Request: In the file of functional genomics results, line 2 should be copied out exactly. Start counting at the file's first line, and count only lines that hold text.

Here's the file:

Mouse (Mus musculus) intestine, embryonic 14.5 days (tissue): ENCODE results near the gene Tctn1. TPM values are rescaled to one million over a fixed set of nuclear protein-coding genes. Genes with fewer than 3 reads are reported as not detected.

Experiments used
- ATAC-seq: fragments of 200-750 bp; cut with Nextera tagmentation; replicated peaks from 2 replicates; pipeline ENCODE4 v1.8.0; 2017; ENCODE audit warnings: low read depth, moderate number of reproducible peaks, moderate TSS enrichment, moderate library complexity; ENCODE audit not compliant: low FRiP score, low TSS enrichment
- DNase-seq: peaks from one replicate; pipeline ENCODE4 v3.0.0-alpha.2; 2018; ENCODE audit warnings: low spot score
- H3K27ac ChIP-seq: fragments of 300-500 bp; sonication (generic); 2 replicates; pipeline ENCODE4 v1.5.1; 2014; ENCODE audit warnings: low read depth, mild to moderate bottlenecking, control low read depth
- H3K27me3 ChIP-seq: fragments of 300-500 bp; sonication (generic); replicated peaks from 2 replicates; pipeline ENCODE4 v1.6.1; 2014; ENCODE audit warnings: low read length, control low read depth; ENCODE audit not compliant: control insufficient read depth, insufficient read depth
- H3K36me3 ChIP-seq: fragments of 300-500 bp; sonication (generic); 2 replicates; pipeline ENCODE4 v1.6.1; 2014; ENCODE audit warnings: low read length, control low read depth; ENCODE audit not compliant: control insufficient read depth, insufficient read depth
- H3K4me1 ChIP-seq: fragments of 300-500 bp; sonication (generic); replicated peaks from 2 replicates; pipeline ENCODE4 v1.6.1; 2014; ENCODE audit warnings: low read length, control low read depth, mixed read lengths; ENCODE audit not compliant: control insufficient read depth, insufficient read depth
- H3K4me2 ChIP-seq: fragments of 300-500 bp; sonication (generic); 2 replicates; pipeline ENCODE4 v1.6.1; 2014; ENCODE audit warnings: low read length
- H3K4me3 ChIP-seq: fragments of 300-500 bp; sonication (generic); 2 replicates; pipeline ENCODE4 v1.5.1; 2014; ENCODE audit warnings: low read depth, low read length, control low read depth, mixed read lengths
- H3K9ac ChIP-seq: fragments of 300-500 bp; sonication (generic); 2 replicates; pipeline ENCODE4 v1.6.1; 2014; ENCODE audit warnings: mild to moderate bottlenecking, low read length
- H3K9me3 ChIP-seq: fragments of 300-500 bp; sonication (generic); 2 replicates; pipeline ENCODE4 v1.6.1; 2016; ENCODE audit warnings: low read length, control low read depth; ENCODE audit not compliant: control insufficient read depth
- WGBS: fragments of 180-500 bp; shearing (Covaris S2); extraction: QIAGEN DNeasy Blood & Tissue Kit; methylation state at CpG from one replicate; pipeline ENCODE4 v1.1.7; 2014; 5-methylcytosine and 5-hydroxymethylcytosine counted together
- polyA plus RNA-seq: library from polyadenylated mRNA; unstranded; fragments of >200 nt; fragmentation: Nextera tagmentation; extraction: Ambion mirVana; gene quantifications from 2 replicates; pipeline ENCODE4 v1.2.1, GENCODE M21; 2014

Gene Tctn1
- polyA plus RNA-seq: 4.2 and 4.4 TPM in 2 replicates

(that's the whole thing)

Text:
Experiments used